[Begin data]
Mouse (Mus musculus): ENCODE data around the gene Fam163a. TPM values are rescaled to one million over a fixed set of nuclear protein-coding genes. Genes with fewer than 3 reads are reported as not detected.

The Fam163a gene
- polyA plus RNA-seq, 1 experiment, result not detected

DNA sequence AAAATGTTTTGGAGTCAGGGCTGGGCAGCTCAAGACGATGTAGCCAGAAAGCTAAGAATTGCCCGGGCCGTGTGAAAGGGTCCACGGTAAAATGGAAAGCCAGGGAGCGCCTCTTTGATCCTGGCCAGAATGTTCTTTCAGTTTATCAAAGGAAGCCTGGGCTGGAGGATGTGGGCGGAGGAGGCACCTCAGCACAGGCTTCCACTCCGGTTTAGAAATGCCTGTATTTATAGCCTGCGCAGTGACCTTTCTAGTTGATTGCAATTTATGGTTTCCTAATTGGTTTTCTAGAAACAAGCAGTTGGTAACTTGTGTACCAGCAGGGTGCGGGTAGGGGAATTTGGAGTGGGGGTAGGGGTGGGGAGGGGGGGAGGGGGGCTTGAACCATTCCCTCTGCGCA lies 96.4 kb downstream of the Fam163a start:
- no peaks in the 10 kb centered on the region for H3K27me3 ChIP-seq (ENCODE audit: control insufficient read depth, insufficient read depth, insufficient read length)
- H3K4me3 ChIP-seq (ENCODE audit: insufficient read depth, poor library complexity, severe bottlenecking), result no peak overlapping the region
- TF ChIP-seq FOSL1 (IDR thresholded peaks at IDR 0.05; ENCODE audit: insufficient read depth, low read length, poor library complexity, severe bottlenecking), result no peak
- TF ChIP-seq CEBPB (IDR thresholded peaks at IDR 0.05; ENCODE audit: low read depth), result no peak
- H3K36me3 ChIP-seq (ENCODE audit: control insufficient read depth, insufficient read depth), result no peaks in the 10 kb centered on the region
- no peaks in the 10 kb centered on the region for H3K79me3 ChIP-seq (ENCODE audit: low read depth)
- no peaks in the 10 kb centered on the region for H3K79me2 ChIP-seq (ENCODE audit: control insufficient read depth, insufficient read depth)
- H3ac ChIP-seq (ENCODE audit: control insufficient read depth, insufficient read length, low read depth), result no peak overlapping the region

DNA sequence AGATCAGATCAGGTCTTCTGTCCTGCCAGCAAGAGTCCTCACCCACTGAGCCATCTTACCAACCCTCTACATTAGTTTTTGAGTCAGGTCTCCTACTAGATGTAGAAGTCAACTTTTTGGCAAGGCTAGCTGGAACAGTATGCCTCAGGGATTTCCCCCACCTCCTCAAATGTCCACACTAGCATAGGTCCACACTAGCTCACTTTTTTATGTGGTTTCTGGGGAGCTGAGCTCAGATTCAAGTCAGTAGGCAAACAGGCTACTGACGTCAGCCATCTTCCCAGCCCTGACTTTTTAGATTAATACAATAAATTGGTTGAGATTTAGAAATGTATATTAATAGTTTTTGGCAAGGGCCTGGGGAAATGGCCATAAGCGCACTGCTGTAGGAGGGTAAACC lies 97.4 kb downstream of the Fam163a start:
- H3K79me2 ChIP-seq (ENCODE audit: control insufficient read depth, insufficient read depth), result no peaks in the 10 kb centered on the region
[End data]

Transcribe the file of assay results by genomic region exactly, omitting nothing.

Mouse (Mus musculus): ENCODE data around the gene Fam163a. TPM values are rescaled to one million over a fixed set of nuclear protein-coding genes. Genes with fewer than 3 reads are reported as not detected.

The Fam163a gene
- polyA plus RNA-seq, 1 experiment, result not detected

DNA sequence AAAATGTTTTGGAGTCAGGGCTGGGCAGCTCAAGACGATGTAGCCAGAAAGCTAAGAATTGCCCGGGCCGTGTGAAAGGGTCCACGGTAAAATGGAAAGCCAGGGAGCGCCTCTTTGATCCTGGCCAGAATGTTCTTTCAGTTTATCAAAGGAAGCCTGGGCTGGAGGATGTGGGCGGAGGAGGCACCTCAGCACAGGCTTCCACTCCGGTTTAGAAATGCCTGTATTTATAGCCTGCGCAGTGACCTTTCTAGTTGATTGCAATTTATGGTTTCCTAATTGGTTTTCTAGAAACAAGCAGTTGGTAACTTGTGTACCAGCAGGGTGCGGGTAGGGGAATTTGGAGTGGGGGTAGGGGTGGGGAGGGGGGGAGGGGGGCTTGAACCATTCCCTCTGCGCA lies 96.4 kb downstream of the Fam163a start:
- no peaks in the 10 kb centered on the region for H3K27me3 ChIP-seq (ENCODE audit: control insufficient read depth, insufficient read depth, insufficient read length)
- H3K4me3 ChIP-seq (ENCODE audit: insufficient read depth, poor library complexity, severe bottlenecking), result no peak overlapping the region
- TF ChIP-seq FOSL1 (IDR thresholded peaks at IDR 0.05; ENCODE audit: insufficient read depth, low read length, poor library complexity, severe bottlenecking), result no peak
- TF ChIP-seq CEBPB (IDR thresholded peaks at IDR 0.05; ENCODE audit: low read depth), result no peak
- H3K36me3 ChIP-seq (ENCODE audit: control insufficient read depth, insufficient read depth), result no peaks in the 10 kb centered on the region
- no peaks in the 10 kb centered on the region for H3K79me3 ChIP-seq (ENCODE audit: low read depth)
- no peaks in the 10 kb centered on the region for H3K79me2 ChIP-seq (ENCODE audit: control insufficient read depth, insufficient read depth)
- H3ac ChIP-seq (ENCODE audit: control insufficient read depth, insufficient read length, low read depth), result no peak overlapping the region

DNA sequence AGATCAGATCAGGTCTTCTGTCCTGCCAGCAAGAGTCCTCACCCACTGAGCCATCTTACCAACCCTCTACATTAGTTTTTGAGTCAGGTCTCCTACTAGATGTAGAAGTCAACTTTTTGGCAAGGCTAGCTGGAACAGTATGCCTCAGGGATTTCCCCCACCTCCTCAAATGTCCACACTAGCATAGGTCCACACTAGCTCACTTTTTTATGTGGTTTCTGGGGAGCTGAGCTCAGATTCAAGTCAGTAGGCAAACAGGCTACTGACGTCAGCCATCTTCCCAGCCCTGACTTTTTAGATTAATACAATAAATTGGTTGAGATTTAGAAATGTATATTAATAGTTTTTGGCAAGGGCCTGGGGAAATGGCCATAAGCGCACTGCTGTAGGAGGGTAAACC lies 97.4 kb downstream of the Fam163a start:
- H3K79me2 ChIP-seq (ENCODE audit: control insufficient read depth, insufficient read depth), result no peaks in the 10 kb centered on the region